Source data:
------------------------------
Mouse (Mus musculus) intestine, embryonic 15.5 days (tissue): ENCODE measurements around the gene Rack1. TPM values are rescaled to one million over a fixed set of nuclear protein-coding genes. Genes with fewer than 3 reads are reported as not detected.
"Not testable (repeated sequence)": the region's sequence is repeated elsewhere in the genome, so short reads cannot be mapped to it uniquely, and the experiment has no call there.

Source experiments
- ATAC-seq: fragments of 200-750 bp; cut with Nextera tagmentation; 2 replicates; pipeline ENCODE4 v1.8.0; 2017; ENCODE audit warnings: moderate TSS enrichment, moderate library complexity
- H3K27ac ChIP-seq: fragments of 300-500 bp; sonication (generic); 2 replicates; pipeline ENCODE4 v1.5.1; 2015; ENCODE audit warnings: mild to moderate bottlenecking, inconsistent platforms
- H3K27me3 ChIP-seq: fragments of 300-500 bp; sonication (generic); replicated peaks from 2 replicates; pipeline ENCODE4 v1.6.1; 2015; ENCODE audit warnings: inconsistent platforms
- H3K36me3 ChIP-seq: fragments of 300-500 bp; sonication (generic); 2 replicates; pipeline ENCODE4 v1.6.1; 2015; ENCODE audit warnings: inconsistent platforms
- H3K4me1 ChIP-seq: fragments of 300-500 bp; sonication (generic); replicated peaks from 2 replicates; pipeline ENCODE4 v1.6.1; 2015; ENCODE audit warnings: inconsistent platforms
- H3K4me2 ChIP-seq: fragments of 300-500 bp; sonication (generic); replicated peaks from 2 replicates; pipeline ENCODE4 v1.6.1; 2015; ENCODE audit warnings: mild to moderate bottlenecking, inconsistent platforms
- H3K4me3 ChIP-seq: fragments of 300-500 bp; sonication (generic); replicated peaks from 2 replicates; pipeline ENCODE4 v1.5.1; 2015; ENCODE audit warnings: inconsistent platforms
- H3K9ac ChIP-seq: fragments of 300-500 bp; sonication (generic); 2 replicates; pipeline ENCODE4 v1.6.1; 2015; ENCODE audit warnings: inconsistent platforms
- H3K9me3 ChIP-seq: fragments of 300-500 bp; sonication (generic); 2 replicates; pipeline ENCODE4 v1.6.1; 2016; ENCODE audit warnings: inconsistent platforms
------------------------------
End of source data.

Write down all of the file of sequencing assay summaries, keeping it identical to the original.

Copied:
Mouse (Mus musculus) intestine, embryonic 15.5 days (tissue): ENCODE measurements around the gene Rack1. TPM values are rescaled to one million over a fixed set of nuclear protein-coding genes. Genes with fewer than 3 reads are reported as not detected.
"Not testable (repeated sequence)": the region's sequence is repeated elsewhere in the genome, so short reads cannot be mapped to it uniquely, and the experiment has no call there.

Source experiments
- ATAC-seq: fragments of 200-750 bp; cut with Nextera tagmentation; 2 replicates; pipeline ENCODE4 v1.8.0; 2017; ENCODE audit warnings: moderate TSS enrichment, moderate library complexity
- H3K27ac ChIP-seq: fragments of 300-500 bp; sonication (generic); 2 replicates; pipeline ENCODE4 v1.5.1; 2015; ENCODE audit warnings: mild to moderate bottlenecking, inconsistent platforms
- H3K27me3 ChIP-seq: fragments of 300-500 bp; sonication (generic); replicated peaks from 2 replicates; pipeline ENCODE4 v1.6.1; 2015; ENCODE audit warnings: inconsistent platforms
- H3K36me3 ChIP-seq: fragments of 300-500 bp; sonication (generic); 2 replicates; pipeline ENCODE4 v1.6.1; 2015; ENCODE audit warnings: inconsistent platforms
- H3K4me1 ChIP-seq: fragments of 300-500 bp; sonication (generic); replicated peaks from 2 replicates; pipeline ENCODE4 v1.6.1; 2015; ENCODE audit warnings: inconsistent platforms
- H3K4me2 ChIP-seq: fragments of 300-500 bp; sonication (generic); replicated peaks from 2 replicates; pipeline ENCODE4 v1.6.1; 2015; ENCODE audit warnings: mild to moderate bottlenecking, inconsistent platforms
- H3K4me3 ChIP-seq: fragments of 300-500 bp; sonication (generic); replicated peaks from 2 replicates; pipeline ENCODE4 v1.5.1; 2015; ENCODE audit warnings: inconsistent platforms
- H3K9ac ChIP-seq: fragments of 300-500 bp; sonication (generic); 2 replicates; pipeline ENCODE4 v1.6.1; 2015; ENCODE audit warnings: inconsistent platforms
- H3K9me3 ChIP-seq: fragments of 300-500 bp; sonication (generic); 2 replicates; pipeline ENCODE4 v1.6.1; 2016; ENCODE audit warnings: inconsistent platforms